Climate-induced displacements endanger Fiji's indigenous culture and history

November 2, 2023 7:00 am

There is a growing concern amongst the Fijian indigenous communities about the impact of climate-forced relocation on culture, heritage and traditions.

The Permanent Secretary for the Ministry of iTaukei Affairs, Pita Tagicakirewa, says they have identified this as an issue following the relocation of six indigenous communities over the past 10 years.

“We believe we have a spiritual connection to our Yavutu (foundation), which is our heritage. I’ve been to Tukuraki, in the case of Tukuraki they definitely exhibit that. Their connection to their Yavutu- Sometimes they go back, because their farm, teitei is still there although it’s confirmed that they need to stop going there. They’re still emotionally attached to their community. We have a special revival unit that looks into that aspect of culture. In terms of heritage, it’s dealt with by the National Trust of Fiji.”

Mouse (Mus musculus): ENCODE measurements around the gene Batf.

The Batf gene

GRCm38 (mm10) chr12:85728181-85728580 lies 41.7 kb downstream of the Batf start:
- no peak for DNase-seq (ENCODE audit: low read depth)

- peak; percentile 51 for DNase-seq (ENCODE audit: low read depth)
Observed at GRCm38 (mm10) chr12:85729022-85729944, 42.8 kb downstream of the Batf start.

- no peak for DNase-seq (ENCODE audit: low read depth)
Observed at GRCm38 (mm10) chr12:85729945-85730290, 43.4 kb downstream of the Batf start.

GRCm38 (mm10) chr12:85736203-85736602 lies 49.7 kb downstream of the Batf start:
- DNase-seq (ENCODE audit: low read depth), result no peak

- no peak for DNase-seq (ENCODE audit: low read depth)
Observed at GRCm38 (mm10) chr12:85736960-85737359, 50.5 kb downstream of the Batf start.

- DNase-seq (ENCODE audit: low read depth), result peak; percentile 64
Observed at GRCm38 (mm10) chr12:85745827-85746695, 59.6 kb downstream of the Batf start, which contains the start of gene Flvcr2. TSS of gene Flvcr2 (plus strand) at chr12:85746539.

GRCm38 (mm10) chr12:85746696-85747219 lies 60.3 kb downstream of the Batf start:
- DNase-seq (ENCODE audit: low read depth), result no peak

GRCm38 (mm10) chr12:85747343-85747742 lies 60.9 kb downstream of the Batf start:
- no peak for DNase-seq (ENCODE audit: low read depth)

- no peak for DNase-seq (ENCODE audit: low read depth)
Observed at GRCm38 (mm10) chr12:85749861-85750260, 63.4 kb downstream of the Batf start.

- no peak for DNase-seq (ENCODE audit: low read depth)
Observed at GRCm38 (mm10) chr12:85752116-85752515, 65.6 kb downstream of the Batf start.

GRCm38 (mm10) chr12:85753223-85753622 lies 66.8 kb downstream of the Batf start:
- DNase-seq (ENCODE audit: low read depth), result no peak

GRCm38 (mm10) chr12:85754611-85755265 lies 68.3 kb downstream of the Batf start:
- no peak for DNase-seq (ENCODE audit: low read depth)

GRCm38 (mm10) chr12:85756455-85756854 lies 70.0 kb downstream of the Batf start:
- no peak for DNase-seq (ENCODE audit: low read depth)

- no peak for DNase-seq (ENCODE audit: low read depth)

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[The Permanent Secretary for the Ministry of iTaukei Affairs, Pita Tagicakirewa]

Tagicakirewa says the Ministry has a dedicated team that is heavily involved with the Ministry of Disaster Management and the National Disaster Management Office in climate relocation projects.

Relocating Fijian indigenous communities from a site they have called home for thousands of years requires rigorous consultations and negotiations.

Each clan has its own designated piece of land to reside on and farm, and its ownership is traditionally connected.